If you think that you have just one life, think again. There's the life you think you have, the life others think you have and the life you really have- three lives!

Saturday, September 30, 2006

Lifting the Veil

Ok. It had to happen sometime. I've been thinking about writing about the hijab, burqa, nikab and various forms of Islamic women's dress for some time and now's as good a time as any.

I am a Muslim woman- nobody can deny me this part of my identity. As far as I am concerned, the hijab, in its various forms, is a choice. It is not mandated by the Koran. I choose not to wear it. I believe that modesty can be displayed in many forms. I believe that I do not need to cover my hair to be modest.

I have, in the past, toyed with the idea of donning the hijab. At that time, I was feeling particularly angry and distressed by the acts of violence directed at women wearing the hijab in Australia. But when I really thought about it, the reason that I would have put on the hijab would have been to assert my identity- an act of defiance really- a statement. In doing so, I would have been guilty of what I have accused Western feminists of doing- of objectifying the hijab and reducing it to a symbol. So, to wear the hijab because I was angry would not have been the right reason.

I listened to and read the stories of hijabi women who declared that they rejoiced in covering their bodies, that the hijab gave them a sense of control over their bodies, that they felt they were being appreciated for their brains more than their looks. As much as I tried, I simply could not relate to this notion. Even when I was disturbed by the comments of some men in my workplace about my looks, I still could not relate to this notion. Even when a male colleague told me that I should "uglify" myself to be taken more seriously, I still could not relate to the notion of having to cover myself to be respected. I simply could not relate the problem back to me- if men cannot conduct themselves in a professional manner- that is their problem, not mine.

I visited Egypt earlier this year, and it was this trip that cemented my decision not to wear the hijab. It seemed to me that I was the only Muslim woman who did not wear it. Whenever I had a conversation with someone where I revealed that I was indeed Muslim, invariably I was asked why I did not wear the hijab. At first, the question threw me and I simply could not offer an answer other than that I lived in a Western country and that my work demanded a lot of public appearances where it was easier for me to get people to relate to what I was saying if I appeared to be like them.

But the more I observed the phenomenon of the hijab in Egypt, the more I rejected it. The hijab has become a fashion statement. Young women wear nude coloured body hugging tops underneath revealing halter necks, tight jeans, a brightly coloured scarf on their heads- this is the new 'hijabi'. They, like the Western feminist discourse on the veil, have objectified the hijab- it is not about maintaining any semblance of modesty or being appreciated for their brains.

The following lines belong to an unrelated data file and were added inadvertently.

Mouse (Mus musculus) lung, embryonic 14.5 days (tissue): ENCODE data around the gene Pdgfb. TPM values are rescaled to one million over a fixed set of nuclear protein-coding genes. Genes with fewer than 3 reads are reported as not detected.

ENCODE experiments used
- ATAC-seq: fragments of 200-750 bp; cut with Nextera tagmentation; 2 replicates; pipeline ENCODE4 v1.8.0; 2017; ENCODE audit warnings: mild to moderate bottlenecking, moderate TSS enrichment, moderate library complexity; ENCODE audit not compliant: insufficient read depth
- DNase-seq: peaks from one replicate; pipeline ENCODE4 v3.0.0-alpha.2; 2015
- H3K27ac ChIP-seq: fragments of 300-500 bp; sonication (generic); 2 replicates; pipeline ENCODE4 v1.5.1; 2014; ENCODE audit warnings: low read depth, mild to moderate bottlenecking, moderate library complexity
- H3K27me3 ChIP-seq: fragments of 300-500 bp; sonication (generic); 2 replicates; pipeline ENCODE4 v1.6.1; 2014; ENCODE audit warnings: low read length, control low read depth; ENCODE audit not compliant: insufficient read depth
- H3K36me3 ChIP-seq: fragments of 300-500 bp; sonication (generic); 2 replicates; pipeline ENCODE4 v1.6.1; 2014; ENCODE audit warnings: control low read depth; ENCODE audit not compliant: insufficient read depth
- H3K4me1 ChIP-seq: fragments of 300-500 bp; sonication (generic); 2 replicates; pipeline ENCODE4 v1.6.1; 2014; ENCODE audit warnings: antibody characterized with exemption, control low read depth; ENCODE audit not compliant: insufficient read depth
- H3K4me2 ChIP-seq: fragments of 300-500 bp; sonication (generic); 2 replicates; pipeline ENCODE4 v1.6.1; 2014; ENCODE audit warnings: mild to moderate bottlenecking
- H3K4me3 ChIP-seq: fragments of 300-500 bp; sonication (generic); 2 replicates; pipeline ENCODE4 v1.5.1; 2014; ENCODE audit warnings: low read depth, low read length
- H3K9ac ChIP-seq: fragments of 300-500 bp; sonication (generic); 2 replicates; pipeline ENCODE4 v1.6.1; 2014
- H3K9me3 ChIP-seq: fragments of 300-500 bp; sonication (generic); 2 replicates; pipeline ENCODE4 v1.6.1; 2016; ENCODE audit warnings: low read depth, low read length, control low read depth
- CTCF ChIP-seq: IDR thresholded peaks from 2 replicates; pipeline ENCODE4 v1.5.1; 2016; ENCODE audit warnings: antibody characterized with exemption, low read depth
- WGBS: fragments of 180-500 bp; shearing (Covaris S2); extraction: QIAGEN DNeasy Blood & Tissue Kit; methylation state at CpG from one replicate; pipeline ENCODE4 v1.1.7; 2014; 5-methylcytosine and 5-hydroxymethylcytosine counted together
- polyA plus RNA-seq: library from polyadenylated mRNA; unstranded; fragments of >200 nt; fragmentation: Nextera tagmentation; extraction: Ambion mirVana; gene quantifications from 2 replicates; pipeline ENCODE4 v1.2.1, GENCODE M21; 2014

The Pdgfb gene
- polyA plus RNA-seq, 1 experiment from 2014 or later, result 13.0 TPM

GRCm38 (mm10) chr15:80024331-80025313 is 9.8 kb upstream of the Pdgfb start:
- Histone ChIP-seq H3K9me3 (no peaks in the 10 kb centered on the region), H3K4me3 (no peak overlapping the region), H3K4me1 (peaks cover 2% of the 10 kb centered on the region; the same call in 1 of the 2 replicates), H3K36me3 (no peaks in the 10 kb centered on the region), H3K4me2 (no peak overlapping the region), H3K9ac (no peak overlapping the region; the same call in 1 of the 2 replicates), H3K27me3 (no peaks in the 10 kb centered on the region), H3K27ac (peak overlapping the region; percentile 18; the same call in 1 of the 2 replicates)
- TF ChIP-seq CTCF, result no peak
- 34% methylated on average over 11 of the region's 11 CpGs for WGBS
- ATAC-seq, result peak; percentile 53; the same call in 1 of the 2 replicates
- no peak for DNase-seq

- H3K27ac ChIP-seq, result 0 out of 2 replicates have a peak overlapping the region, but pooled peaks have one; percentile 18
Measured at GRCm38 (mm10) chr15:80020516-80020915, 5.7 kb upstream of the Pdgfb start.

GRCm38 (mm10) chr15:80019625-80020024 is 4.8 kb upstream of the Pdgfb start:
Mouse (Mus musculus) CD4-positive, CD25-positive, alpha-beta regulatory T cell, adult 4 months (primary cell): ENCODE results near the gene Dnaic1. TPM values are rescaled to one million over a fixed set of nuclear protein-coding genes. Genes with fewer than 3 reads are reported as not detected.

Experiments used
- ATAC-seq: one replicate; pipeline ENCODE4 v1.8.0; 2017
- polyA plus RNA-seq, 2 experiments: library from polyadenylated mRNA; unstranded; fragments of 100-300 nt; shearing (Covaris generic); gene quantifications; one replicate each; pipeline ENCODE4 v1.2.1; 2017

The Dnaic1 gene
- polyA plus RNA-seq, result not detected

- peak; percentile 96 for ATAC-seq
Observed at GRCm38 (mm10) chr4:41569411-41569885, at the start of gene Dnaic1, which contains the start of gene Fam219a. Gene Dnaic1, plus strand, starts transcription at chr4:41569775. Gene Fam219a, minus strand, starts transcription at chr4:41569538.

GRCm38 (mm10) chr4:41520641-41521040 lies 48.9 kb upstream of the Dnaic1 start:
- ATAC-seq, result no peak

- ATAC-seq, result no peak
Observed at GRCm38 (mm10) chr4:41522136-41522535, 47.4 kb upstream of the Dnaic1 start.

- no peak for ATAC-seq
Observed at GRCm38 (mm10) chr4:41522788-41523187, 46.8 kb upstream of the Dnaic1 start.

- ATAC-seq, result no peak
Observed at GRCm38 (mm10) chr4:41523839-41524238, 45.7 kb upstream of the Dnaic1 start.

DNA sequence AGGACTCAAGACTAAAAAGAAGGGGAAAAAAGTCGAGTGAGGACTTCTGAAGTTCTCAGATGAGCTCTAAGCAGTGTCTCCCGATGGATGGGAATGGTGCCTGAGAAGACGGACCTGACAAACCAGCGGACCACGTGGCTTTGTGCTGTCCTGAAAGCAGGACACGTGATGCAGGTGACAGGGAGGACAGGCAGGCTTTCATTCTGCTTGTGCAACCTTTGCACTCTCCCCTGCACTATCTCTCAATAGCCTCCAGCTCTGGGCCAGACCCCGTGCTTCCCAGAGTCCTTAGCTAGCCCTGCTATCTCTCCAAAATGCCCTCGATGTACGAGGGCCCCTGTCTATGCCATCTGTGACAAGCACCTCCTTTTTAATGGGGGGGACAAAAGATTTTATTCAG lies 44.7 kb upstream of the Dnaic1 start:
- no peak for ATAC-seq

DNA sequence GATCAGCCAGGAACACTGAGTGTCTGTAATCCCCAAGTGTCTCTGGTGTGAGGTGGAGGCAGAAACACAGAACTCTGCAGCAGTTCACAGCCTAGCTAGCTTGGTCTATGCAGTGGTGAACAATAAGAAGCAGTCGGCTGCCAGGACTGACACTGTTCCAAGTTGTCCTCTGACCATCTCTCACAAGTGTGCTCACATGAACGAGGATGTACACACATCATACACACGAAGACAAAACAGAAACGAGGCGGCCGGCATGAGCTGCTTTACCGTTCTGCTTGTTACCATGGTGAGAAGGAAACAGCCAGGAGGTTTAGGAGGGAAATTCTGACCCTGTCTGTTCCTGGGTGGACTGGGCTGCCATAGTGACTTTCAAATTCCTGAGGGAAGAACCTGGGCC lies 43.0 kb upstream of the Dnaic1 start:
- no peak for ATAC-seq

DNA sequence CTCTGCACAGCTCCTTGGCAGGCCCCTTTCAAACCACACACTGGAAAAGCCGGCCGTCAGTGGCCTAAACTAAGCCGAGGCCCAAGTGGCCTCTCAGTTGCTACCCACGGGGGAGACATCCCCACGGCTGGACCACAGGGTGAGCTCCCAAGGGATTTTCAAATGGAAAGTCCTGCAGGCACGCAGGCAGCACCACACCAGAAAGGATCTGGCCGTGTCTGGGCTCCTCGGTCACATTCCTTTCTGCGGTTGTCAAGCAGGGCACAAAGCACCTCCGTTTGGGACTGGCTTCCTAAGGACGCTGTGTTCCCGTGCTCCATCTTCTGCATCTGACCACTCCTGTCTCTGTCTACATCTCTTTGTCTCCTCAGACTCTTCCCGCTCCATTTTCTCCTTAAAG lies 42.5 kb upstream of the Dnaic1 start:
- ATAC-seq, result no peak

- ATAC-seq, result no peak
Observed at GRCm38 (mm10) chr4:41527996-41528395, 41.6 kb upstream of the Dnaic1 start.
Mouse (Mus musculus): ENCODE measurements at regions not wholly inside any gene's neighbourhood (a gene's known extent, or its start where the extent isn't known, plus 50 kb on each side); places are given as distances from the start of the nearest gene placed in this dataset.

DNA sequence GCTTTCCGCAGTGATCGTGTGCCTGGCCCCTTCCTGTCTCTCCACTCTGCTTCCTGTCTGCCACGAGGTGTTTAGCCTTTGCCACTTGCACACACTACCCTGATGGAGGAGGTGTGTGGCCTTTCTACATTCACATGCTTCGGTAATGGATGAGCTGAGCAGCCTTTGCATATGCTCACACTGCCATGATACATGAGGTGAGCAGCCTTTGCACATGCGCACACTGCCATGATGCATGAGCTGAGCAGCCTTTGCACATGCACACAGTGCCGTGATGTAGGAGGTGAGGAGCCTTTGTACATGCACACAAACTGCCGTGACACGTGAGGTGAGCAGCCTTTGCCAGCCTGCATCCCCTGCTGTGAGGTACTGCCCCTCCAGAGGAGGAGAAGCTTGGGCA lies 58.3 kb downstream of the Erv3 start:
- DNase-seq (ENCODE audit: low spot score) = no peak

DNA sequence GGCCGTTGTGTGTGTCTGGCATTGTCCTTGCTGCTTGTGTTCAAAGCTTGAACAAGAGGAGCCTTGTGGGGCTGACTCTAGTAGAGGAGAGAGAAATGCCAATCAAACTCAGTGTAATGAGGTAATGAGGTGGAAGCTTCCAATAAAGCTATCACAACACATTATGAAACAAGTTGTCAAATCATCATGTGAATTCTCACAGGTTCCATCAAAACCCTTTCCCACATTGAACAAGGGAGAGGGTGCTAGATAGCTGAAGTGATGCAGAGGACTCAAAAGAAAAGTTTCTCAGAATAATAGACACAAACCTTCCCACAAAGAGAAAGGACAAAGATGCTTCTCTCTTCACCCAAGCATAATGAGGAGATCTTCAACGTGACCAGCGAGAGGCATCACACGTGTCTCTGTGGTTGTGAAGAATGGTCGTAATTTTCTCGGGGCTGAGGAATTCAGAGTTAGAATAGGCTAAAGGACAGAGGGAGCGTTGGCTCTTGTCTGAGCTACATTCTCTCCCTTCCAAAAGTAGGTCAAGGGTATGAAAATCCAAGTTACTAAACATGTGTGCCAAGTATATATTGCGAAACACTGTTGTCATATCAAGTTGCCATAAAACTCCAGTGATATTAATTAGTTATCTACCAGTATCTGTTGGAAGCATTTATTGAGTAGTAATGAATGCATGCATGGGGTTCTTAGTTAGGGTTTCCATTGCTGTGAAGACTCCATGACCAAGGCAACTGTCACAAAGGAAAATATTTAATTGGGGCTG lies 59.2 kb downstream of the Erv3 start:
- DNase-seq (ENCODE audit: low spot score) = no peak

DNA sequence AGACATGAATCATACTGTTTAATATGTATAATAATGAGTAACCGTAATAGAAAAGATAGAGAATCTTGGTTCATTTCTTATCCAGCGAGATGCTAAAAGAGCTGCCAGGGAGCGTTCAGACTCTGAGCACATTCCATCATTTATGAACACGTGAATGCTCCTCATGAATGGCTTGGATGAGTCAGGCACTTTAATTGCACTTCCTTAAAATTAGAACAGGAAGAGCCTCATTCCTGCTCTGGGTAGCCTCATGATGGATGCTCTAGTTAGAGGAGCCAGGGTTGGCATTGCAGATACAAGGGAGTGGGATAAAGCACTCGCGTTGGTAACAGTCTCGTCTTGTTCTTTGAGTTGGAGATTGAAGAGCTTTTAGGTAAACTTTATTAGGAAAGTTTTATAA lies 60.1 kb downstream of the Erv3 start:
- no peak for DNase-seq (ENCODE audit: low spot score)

I started asking women why they wore the hijab. Their responses varied:
I did not want to be mistaken for a Christian
The girls at school teased me
My hair is difficult to manage and I am too busy to go to the hairdresser every week
The cost of hair products is too high

Not a single woman I spoke to mentioned it as a religious choice. Not a single woman I spoke to "rejoiced" in covering her body.

My friend gave me some words of wisdom for which I am grateful. She said "Whenever anyone asks me why I do not wear the veil I simply reply that my hijab is in my heart"

I like that. My hijab is in my heart. And for now at least, that's where it is staying.

Thursday, September 28, 2006

Dead or not?

Reports of OBL's death from Typhoid are causing confusion:

SPECULATION about the death of Osama bin Laden continued to swirl across
the globe last night, but in the three capitals most likely to be the first to
know if and when he dies - Riyadh, Islamabad and Washington - there were
blanket denials of any knowledge of French reports that the al-Qaeda leader
had succumbed to typhoid last month.

Significantly, in view of claims that it was Saudi intelligence that was said to be the original source for the report, an official statement issued by the Government in Riyadh said: "The Kingdom of Saudi Arabia has no evidence to support recent media reports that Osama bin Laden is dead.
"Information that has been reported otherwise is purely speculative and cannot be independently verified."
Internet monitors who track terrorist chatter also said they had come across nothing to support the reports. The Washington-based IntelCentre, which monitors terrorism communications, was quoted as saying it was not aware of any similar reports on the internet.